Triple Constraint Theory in Project Management

What is Triple Constraint Theory for Project Management?
The triple constraint theory may sound complicated but it is actually very simple.
Let’s start with a definition. The triple constraint theory is the basis of project management. Every project must be within the constraints of cost, time, and scope. Any changes in one of these factors will have an effect on the others.
Clients who want to add multiple features to their project will need to budget more money. If your boss reduces your project budget, you may need to reduce project requirements.
It’s all about making compromises. As a project manager, it’s your responsibility to balance these constraints and manage expectations so that everyone understands what it takes to make a project successful.
The project management triangle
The triple constraint theory is often used to describe the project management triangle. Each point or side of this triangle represents one of three constraints that project management faces: cost, time, or scope.
Let’s get a little deeper into each project constraint.
Scope: Triple constraint
Scope creep can sneak up and take advantage of you in a strange way. Before you know it, “just one more thing” has become a completely different project deliverable.
Before any work begins, it is crucial to clearly define and document your project goals and requirements. This will ensure that everyone is clear about what “done” and that there is a project truth to refer back to if the scope changes.
Adding extra features to a project can increase its budget and time constraints. Project costs can rise if you need to extend the deadline or add people to the project. You can monitor scope changes and make adjustments before the project gets off track.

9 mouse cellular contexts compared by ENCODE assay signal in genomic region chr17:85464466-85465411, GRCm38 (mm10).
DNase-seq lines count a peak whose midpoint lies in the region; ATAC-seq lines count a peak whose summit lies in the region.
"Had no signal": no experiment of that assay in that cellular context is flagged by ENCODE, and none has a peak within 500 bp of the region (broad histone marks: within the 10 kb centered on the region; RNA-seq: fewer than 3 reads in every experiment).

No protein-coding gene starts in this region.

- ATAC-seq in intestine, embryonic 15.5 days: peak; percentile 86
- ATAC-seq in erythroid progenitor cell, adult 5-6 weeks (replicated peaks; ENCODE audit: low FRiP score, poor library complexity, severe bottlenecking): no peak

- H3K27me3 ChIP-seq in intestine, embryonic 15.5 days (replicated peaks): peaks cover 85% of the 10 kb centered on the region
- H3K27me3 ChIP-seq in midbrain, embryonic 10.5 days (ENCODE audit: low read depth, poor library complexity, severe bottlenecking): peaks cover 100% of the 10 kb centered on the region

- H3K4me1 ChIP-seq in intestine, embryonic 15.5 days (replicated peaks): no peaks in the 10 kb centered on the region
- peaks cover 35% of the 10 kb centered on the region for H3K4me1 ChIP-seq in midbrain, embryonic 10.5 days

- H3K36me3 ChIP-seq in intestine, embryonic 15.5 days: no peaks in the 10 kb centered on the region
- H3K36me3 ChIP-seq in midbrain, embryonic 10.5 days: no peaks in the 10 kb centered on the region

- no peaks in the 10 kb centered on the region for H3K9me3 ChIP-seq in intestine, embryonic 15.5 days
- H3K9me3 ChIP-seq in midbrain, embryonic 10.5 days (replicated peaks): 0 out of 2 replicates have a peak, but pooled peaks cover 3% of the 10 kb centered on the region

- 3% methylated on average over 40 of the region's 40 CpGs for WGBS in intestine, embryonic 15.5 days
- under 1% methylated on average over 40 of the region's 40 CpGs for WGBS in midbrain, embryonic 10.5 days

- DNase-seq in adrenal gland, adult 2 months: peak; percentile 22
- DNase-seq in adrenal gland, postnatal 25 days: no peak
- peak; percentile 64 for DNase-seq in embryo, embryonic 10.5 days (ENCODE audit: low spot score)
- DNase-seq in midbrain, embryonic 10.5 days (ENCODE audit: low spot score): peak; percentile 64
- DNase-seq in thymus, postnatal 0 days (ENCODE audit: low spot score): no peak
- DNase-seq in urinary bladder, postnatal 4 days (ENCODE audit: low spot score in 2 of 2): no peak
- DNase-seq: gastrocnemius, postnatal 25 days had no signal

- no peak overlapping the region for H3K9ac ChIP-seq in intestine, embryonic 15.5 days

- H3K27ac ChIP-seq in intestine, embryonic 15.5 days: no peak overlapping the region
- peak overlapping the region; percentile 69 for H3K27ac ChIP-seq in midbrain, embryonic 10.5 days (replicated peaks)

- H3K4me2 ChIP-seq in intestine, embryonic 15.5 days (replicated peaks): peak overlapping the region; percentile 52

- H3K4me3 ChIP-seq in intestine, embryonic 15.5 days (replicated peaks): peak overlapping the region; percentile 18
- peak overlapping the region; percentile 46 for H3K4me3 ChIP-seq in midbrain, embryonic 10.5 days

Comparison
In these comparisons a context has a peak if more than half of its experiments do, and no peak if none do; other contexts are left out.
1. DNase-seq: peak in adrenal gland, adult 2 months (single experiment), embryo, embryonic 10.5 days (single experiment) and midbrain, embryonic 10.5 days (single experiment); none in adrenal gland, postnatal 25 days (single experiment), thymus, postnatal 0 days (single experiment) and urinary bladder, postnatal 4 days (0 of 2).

Triple constraint: Time (schedule)
Project management is time-consuming. This is something that most people are aware of. This is especially true if your goal is to maintain the scope. A shorter deadline means you will need more resources to complete the project on time.
A detailed scope document is the best way for you to understand the time constraints of your project. It can also be used to estimate the project’s cost. Involve your team in the discussion. Think beyond task hours. It doesn’t matter how many meetings you attend or how close you are to a stakeholder.
The more accurate your estimate, the better it will be. This estimate will be what you use to schedule work and make decisions about the project, if needed.
Triple constraint: Budget (cost).
Your project budget will also reflect the effort and time spent on the project. These are the costs to consider when creating a project budget.
Resource costs are calculated based on the estimated hours (or stories points, in Agile).
Budget constraints can be communicated quickly and often. Nobody likes being surprised by a large bill, or the tense conversations that follow.
Unexpected expenses are possible. Prepare to explain the impact on other projects and let your client decide whether it’s worth it. Your client might not be an expert in project management and may not know the exact cost of this shiny new feature.
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Triple constraint theory is all well and good. How can you put this project management framework into practice?
It’s all about keeping the ball in your sight. Here are some i